Like most brides, Kacey Paige is finding all the details of planning a wedding stressful.
“I want it perfect,” said Paige, 24. “I feel like I am just overwhelming myself with it all.”
Unlike most brides, however, Paige is struggling to find decorations that say “Mrs. and Mrs.,” and admits it might be a little awkward, if not a little terrifying, to confess their love in front of their families.
“For us to have been together for so long and to be so open, we are not so open in front of family,” said Paige, who has been dating fiancée Tiffany High, 31, for four years.
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Paige and High, both of Raleigh, are among the 9,155 same-sex couples in the state expected to get married in the next three years, pumping an estimated $64.4 million into the state economy, according to the Williams Institute, a national think tank on sexual orientation and gender law and public policy based at University of California, Los Angeles law school.
While the $64.4 million figure only includes direct spending on weddings and lodging, other areas of the state’s economy could see a boost as same-sex couples add spouses to their job benefits packages, consult with attorneys for advice and decide to raise their families in North Carolina instead of moving to another state or country that recognizes their legal partnerships.
A 2009 Williams Institute report estimated that same-sex marriage in Massachusetts led to a $111 million economic infusion in the first five years that such unions were allowed. In the first year that gay marriage was allowed in New York, it boosted New York City’s economy by $259.5 million, according to a 2012 report by NYC & Co.
On Wednesday, High and Paige sat outside at a Starbucks on Capital Boulevard, laying out all their plans to the owners of Durham-based wedding planning company Lez Get Married.
Lia Sanchez and Derek McManaman started Lez Get Married about six months ago. Calls and emails didn’t start coming in until after the U.S. Supreme Court’s decision not to take up appeals challenging lower court rulings overturning gay marriage bans.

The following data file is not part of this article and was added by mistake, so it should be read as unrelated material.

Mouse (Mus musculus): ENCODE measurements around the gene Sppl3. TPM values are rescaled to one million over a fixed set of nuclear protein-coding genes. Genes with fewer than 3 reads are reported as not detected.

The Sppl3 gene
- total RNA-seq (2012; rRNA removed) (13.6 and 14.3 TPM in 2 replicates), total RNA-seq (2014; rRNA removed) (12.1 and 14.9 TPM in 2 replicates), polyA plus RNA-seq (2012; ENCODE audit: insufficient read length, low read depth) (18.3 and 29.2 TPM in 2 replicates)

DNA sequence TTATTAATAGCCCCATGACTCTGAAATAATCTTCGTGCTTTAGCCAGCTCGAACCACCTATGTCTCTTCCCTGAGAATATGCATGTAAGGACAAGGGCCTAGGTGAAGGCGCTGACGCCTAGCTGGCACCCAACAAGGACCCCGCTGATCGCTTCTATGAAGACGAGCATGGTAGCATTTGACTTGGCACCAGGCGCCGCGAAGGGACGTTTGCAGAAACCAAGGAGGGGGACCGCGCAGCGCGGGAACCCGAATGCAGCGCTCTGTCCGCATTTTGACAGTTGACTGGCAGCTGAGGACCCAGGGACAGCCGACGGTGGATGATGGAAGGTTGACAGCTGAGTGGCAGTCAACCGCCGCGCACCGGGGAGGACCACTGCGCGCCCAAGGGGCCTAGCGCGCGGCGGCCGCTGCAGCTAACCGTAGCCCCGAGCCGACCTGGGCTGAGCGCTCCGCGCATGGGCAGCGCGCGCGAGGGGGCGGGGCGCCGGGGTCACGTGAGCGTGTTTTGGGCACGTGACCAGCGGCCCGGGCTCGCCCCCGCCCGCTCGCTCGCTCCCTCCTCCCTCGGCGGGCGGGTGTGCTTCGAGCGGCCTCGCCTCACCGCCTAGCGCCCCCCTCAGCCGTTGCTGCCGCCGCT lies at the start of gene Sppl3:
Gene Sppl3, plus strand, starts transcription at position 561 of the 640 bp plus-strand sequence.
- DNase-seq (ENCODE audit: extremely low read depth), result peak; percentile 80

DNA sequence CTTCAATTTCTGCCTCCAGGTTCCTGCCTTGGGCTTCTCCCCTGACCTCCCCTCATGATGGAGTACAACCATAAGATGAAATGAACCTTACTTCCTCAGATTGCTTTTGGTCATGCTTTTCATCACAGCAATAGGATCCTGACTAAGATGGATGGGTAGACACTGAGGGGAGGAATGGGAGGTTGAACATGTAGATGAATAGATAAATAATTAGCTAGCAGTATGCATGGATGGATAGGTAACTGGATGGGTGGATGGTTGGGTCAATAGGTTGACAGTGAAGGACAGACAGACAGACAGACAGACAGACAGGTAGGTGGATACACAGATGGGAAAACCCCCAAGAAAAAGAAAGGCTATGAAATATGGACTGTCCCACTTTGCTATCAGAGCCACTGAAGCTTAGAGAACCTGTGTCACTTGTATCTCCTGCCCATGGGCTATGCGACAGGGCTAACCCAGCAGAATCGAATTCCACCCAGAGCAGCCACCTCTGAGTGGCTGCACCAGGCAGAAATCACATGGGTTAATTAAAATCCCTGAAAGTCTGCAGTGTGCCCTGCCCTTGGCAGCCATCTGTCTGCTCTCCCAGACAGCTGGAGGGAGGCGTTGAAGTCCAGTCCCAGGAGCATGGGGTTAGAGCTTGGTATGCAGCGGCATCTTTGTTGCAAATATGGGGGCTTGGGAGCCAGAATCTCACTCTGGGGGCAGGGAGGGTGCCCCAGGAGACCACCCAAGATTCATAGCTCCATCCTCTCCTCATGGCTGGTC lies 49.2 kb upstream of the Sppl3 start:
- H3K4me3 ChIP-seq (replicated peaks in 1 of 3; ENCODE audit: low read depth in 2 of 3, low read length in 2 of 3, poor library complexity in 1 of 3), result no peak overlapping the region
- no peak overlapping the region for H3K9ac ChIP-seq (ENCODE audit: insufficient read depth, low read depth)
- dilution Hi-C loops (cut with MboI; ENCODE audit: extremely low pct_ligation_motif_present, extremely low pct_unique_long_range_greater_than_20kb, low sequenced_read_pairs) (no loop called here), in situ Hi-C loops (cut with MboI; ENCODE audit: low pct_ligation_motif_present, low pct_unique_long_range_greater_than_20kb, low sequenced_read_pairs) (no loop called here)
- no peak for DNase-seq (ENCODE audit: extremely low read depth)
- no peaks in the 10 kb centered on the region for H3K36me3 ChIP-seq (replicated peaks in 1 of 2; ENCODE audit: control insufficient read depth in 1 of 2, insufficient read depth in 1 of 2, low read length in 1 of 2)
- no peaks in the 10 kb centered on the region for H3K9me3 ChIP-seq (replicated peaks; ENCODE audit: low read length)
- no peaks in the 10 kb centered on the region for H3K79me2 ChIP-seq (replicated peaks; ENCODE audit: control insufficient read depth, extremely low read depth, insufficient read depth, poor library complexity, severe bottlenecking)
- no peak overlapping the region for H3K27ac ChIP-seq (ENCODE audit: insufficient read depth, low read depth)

“We had three couples make consultation appointments,” Sanchez said, in addition to many email inquiries and new social media contacts and lots of vendors reaching out to discuss partnerships.
The Williams Institute estimates that couples will spend $5,535 per wedding, one-quarter the amount different-sex couples spend on average on arrangements in North Carolina.
Paige, who works at a call center for First Citizens Bank, and High, a senior studying writing at Full Sail University, expect to invite 50 guests and to spend about $4,200 on food, beverages and the venue.
They plan to spend up to $3,000 more on details, such as flowers, a cake, a photographer and a limousine to get them to and from the wedding “with a little bit of class,” Paige said.
Paige found Lez Get Married on a list of wedding vendors that Equality NC, a gay rights advocacy group, quickly pulled together so couples could skip the step of feeling a business out to see whether it will provide services to same-sex couples.
It is a good time to be in the wedding business in North Carolina, said Jen Jones, a spokeswoman for Equality NC. The hundreds of couples who have sought same-sex marriage licenses since Oct. 10 will transition into customers seeking services for more formal celebrations, Jones said. Equality NC is no longer adding to their initial list, but vendors that want to provide same-sex services should reach out the organization using social media, Jones said.